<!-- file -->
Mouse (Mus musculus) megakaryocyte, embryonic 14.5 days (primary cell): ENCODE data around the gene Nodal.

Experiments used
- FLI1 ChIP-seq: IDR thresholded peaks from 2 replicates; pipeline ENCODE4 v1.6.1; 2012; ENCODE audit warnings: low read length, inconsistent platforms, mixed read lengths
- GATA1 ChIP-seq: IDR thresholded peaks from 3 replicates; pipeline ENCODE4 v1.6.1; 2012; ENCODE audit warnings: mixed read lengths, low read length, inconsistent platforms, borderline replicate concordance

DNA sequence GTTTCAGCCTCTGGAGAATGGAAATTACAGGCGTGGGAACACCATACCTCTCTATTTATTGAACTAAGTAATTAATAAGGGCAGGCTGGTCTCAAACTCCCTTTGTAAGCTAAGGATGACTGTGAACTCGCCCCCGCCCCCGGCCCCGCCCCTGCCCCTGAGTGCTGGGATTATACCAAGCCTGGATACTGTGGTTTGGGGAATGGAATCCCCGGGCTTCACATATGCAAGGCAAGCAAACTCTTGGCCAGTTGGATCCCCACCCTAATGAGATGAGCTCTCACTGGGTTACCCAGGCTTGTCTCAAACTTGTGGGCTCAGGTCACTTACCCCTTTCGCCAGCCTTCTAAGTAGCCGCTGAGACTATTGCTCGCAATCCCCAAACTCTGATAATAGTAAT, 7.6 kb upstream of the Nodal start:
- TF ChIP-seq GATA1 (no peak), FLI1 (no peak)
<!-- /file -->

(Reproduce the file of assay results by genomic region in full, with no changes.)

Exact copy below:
Mouse (Mus musculus) megakaryocyte, embryonic 14.5 days (primary cell): ENCODE data around the gene Nodal.

Experiments used
- FLI1 ChIP-seq: IDR thresholded peaks from 2 replicates; pipeline ENCODE4 v1.6.1; 2012; ENCODE audit warnings: low read length, inconsistent platforms, mixed read lengths
- GATA1 ChIP-seq: IDR thresholded peaks from 3 replicates; pipeline ENCODE4 v1.6.1; 2012; ENCODE audit warnings: mixed read lengths, low read length, inconsistent platforms, borderline replicate concordance

DNA sequence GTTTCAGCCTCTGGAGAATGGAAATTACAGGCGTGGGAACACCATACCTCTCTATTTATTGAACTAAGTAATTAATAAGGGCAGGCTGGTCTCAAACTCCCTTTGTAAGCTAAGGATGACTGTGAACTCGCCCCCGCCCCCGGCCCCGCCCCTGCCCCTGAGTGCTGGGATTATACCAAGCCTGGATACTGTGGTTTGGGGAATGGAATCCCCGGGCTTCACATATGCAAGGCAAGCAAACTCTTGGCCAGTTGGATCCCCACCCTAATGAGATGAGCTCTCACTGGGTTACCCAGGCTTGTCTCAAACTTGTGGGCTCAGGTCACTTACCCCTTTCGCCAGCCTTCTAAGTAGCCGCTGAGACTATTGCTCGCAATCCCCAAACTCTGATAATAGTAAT, 7.6 kb upstream of the Nodal start:
- TF ChIP-seq GATA1 (no peak), FLI1 (no peak)